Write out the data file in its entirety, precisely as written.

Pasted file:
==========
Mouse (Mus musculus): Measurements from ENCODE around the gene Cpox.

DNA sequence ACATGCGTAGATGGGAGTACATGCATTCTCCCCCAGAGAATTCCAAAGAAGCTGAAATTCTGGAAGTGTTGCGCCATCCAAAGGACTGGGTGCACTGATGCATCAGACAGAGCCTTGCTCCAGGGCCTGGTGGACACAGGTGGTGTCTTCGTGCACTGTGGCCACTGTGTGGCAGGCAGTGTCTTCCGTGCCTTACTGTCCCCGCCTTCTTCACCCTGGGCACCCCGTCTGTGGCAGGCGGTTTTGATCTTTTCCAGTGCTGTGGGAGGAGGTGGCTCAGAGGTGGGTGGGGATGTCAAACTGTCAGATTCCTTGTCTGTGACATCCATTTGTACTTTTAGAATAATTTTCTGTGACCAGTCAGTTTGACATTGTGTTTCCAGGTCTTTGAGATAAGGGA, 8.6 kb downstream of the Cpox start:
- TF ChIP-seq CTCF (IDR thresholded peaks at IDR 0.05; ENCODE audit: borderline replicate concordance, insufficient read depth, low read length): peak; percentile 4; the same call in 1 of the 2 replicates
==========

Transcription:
Mouse (Mus musculus): Measurements from ENCODE around the gene Cpox.

DNA sequence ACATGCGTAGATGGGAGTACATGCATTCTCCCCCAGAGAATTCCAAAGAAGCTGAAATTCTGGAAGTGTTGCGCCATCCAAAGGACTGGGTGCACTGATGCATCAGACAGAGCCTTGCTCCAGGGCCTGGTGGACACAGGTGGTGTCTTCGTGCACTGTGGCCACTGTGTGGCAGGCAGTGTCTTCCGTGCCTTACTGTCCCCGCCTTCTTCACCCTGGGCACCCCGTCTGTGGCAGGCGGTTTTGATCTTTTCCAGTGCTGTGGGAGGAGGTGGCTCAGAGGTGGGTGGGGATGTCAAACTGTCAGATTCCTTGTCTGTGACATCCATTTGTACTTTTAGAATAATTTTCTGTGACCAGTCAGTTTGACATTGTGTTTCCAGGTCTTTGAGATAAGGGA, 8.6 kb downstream of the Cpox start:
- TF ChIP-seq CTCF (IDR thresholded peaks at IDR 0.05; ENCODE audit: borderline replicate concordance, insufficient read depth, low read length): peak; percentile 4; the same call in 1 of the 2 replicates